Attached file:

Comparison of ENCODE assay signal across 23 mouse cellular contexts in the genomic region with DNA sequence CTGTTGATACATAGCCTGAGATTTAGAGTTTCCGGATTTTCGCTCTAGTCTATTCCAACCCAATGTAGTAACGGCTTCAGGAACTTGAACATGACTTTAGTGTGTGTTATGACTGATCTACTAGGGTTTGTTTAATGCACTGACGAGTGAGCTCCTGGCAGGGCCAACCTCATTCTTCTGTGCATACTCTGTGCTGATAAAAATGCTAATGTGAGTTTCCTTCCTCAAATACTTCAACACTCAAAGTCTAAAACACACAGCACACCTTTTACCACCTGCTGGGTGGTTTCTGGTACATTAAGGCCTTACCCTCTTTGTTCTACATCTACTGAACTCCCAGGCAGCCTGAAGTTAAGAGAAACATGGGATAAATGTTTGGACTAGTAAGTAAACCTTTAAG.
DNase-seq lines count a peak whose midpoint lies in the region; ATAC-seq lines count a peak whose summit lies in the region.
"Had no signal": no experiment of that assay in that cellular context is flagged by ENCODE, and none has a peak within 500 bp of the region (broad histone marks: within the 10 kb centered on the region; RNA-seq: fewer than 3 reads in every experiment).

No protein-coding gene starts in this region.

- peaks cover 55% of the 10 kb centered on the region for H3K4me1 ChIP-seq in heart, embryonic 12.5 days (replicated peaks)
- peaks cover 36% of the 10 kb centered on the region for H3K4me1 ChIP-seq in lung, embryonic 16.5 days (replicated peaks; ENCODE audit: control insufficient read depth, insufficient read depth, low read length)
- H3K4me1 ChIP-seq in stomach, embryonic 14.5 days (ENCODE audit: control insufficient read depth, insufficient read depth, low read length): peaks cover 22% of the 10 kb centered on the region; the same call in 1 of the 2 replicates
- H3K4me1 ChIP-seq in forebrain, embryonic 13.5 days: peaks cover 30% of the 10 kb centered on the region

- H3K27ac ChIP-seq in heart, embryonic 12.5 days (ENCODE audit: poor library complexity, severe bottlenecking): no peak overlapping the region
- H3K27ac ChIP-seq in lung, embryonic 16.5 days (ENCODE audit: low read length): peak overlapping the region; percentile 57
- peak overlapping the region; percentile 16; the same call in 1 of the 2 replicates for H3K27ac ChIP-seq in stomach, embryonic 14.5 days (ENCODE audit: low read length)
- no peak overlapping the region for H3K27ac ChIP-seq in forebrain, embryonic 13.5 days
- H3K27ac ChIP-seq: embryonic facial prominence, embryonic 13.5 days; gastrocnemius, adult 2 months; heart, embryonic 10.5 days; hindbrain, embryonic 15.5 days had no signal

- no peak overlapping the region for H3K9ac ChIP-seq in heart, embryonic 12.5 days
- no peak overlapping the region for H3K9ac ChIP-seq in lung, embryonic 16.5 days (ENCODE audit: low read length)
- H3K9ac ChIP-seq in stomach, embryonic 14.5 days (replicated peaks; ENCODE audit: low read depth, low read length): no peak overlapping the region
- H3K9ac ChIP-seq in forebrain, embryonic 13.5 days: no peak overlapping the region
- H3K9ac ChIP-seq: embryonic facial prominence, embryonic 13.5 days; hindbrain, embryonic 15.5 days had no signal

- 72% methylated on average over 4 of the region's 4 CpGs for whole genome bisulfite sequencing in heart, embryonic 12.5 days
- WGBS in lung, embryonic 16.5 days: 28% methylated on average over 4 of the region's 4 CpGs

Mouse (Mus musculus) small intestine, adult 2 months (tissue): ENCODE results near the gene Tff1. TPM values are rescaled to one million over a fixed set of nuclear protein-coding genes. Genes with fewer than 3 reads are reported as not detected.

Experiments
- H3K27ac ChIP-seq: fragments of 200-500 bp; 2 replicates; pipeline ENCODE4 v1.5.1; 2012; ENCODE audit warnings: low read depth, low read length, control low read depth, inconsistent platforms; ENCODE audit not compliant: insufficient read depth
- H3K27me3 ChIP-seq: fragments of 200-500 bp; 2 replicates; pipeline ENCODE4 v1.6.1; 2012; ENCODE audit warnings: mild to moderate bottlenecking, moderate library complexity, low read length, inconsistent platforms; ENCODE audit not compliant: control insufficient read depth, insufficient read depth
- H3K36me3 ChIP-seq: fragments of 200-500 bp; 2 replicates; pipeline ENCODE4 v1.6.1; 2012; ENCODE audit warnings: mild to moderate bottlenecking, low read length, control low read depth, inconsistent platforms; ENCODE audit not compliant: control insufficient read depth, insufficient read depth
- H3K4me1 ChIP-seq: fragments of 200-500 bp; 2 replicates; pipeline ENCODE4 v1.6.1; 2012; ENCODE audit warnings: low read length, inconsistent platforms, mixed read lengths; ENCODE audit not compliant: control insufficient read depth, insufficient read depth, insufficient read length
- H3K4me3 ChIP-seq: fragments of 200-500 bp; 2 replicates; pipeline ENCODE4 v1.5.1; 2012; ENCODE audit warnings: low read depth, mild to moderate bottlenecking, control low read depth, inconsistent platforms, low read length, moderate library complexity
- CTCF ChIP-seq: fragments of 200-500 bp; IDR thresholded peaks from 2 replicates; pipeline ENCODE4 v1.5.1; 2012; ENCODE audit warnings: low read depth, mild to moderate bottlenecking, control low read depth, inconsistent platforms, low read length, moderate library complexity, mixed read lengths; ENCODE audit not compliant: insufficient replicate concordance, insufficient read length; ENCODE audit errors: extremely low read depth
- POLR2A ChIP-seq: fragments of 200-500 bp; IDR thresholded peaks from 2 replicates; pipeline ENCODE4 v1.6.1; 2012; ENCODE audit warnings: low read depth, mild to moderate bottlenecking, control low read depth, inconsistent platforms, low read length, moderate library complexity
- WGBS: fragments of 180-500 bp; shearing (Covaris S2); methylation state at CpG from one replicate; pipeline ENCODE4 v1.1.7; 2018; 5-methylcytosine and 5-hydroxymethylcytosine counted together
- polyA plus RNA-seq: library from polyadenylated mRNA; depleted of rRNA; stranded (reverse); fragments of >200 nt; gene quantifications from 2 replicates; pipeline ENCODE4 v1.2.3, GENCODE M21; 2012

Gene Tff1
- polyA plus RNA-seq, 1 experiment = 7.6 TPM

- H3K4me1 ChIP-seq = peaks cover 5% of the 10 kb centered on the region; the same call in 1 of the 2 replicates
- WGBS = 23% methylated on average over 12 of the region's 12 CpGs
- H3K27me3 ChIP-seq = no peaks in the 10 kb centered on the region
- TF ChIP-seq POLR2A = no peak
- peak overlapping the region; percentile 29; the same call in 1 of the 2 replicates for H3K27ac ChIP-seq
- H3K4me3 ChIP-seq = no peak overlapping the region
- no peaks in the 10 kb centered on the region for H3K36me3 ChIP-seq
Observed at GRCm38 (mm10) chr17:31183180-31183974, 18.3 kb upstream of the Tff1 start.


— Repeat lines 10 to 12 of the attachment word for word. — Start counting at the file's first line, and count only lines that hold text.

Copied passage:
- H3K27ac ChIP-seq in lung, embryonic 16.5 days (ENCODE audit: low read length): peak overlapping the region; percentile 57
- peak overlapping the region; percentile 16; the same call in 1 of the 2 replicates for H3K27ac ChIP-seq in stomach, embryonic 14.5 days (ENCODE audit: low read length)
- no peak overlapping the region for H3K27ac ChIP-seq in forebrain, embryonic 13.5 days